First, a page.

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Subaru had a CVT in the Justy in the late '80's. My '90 Justy had one...then called the ECVT. That was THIRTY years ago. I believe it was the first vehicle in the world sold with a CVT. I loved it. Only change I see now is no more electromagnetic clutch and now has phony shift points rather than torque sweet-spot constant rpm. Otherwise much the same twin-cone steel belt design.
 

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Eh, I've been anti-automatic transmission forever already, they just aren't any fun (for me) to drive. With the CVT's seeming to fail around 150k miles I'm not convinced they are worth it just yet, despite the improved fuel economy.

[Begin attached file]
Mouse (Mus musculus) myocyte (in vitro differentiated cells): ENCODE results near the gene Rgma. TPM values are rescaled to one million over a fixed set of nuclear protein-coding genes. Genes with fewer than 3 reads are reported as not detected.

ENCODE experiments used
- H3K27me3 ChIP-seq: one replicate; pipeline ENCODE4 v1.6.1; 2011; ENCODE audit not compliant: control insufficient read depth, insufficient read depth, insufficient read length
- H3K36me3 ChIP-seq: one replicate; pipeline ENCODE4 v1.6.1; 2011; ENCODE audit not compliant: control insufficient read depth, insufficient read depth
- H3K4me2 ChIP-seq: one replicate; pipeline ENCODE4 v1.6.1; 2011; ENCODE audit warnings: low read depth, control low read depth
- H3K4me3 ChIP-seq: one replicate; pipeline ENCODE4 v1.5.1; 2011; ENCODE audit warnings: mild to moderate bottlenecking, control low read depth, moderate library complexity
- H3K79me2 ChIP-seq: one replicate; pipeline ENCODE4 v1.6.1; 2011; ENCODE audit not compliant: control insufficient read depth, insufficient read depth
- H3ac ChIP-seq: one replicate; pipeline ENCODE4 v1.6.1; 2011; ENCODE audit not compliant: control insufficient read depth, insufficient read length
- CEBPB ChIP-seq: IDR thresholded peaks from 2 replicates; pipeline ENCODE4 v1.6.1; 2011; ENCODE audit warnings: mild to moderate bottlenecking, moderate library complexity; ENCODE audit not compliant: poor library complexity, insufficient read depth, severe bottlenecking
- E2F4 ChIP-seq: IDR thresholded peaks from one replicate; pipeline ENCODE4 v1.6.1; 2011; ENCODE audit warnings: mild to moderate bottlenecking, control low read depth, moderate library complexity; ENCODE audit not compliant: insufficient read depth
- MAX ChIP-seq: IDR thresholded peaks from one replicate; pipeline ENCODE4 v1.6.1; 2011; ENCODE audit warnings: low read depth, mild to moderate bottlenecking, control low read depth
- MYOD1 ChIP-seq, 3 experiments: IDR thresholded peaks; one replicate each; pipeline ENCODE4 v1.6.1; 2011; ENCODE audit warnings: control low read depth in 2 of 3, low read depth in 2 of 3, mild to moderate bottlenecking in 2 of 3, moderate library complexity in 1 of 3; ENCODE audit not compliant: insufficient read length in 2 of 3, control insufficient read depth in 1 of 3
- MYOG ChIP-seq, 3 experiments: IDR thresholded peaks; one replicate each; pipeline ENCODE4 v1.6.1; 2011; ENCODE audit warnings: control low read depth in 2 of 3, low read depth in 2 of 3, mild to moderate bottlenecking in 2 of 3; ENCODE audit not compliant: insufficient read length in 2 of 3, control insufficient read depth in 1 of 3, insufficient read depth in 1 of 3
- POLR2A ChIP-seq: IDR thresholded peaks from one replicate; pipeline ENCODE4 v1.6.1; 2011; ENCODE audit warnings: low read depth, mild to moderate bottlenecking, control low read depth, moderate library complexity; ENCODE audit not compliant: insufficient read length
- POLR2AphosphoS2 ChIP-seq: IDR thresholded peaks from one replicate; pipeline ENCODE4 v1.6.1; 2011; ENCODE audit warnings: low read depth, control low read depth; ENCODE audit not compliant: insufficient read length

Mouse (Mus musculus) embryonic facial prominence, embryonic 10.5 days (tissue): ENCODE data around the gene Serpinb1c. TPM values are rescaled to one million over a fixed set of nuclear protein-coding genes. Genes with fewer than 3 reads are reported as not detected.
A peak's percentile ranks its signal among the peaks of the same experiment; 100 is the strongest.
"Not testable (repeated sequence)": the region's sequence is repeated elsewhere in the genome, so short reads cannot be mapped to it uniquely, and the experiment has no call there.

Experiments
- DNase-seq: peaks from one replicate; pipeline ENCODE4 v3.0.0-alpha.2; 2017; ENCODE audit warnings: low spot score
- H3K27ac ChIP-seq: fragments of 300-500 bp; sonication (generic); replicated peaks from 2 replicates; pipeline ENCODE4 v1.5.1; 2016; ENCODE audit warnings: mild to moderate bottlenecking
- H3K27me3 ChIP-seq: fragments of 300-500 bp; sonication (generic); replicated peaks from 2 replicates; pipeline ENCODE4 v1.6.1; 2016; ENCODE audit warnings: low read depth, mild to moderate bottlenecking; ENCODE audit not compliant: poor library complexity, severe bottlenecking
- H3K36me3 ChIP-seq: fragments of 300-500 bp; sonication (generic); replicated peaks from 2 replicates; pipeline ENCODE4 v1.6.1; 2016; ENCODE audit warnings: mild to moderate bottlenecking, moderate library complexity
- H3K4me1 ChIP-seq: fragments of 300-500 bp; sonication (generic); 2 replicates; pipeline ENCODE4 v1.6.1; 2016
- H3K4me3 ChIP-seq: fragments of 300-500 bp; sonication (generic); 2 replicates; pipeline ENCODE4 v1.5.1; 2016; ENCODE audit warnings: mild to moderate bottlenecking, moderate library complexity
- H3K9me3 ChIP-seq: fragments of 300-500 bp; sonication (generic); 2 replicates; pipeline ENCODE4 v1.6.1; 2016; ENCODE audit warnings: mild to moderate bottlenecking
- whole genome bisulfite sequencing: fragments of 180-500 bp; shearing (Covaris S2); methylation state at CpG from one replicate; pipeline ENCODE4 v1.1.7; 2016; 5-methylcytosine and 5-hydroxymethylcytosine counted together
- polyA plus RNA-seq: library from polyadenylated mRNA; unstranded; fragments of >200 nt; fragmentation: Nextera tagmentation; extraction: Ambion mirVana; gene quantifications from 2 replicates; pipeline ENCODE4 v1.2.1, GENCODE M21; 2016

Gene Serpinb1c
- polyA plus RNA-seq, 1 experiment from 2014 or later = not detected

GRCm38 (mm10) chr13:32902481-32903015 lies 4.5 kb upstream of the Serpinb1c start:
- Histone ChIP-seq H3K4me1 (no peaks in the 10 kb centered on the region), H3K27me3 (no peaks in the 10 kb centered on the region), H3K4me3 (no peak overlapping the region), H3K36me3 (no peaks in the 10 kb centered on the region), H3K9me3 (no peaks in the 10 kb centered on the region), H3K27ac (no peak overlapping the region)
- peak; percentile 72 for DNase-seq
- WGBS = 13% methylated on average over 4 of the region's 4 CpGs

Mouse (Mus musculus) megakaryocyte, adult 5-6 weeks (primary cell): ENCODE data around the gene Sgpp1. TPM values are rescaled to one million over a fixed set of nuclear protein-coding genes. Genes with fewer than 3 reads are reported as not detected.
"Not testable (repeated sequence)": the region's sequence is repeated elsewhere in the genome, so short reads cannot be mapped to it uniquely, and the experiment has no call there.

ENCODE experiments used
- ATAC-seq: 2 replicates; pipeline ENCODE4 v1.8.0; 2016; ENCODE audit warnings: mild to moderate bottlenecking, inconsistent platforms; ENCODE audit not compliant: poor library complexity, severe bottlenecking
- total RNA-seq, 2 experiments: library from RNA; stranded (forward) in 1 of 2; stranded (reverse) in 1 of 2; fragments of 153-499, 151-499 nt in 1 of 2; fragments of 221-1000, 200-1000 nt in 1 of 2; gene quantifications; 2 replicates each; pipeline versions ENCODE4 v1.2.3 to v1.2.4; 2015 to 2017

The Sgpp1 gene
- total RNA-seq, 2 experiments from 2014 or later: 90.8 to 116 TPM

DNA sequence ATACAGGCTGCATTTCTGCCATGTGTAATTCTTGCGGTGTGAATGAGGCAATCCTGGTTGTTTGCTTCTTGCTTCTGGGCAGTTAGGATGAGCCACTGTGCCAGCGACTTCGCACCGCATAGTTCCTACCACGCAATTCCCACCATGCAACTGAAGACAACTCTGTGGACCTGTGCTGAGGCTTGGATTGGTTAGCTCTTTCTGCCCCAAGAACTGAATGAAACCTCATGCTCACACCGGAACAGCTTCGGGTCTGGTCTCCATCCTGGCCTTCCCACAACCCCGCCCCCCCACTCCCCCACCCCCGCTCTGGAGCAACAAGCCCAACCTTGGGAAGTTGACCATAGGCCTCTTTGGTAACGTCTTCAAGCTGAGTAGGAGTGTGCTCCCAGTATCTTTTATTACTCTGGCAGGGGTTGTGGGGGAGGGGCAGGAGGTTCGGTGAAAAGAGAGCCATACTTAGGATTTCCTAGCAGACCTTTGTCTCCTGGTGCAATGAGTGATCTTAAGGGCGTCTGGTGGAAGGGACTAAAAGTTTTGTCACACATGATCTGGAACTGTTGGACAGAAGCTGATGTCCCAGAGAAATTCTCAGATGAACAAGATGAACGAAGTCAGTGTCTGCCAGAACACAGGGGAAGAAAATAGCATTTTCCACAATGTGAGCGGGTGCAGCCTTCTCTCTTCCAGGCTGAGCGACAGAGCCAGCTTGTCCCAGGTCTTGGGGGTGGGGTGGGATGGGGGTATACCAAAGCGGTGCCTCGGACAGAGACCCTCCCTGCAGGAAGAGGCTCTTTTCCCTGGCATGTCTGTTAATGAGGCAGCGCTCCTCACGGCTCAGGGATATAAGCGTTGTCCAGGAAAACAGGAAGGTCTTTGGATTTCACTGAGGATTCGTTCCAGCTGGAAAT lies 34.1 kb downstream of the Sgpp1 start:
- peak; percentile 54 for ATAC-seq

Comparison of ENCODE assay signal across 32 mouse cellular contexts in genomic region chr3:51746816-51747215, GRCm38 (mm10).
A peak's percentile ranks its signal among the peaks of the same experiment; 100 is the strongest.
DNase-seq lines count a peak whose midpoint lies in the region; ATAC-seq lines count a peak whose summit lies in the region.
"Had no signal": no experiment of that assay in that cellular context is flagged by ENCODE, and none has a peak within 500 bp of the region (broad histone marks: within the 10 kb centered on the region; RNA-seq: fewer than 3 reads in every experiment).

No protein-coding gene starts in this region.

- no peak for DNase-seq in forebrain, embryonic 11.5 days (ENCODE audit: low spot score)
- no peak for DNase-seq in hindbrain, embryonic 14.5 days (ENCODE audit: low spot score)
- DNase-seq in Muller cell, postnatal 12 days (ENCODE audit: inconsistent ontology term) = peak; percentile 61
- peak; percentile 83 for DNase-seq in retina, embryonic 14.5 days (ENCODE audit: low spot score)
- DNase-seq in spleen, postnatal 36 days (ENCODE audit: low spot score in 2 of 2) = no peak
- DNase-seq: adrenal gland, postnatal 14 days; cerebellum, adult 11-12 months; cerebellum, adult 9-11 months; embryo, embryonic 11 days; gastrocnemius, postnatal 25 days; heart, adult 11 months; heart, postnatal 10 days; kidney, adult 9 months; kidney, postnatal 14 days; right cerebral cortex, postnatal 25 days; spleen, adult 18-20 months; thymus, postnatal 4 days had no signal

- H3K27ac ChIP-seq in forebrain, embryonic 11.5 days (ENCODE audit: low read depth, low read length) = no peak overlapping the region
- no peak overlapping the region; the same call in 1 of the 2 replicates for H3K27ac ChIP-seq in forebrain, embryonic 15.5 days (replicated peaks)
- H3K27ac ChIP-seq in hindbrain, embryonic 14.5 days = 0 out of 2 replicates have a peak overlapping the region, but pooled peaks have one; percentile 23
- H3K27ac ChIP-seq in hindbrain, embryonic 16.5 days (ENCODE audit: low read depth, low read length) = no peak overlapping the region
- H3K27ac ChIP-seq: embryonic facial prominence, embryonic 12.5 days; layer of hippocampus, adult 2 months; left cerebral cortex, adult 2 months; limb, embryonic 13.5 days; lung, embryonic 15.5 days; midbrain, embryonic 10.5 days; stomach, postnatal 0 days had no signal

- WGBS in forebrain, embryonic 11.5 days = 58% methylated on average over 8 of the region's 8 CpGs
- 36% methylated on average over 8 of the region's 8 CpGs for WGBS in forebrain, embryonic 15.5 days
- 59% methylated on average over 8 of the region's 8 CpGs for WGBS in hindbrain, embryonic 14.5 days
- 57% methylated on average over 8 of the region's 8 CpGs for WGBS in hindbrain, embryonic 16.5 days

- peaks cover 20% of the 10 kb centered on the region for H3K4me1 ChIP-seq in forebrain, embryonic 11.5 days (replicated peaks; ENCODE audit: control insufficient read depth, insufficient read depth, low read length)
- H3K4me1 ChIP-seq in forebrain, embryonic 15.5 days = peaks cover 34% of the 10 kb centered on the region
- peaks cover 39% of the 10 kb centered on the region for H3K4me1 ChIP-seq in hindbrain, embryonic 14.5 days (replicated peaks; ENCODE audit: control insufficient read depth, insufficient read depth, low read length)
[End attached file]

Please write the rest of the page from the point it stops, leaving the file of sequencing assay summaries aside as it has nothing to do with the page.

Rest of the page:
Hoping I can stay with manual transmissions until electric cars are more viable.
 

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2019 Canadian Sport trim (6MT // 2.0 )
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Eh, I've been anti-automatic transmission forever already, they just aren't any fun (for me) to drive. With the CVT's seeming to fail around 150k miles I'm not convinced they are worth it just yet, despite the improved fuel economy.

Hoping I can stay with manual transmissions until electric cars are more viable.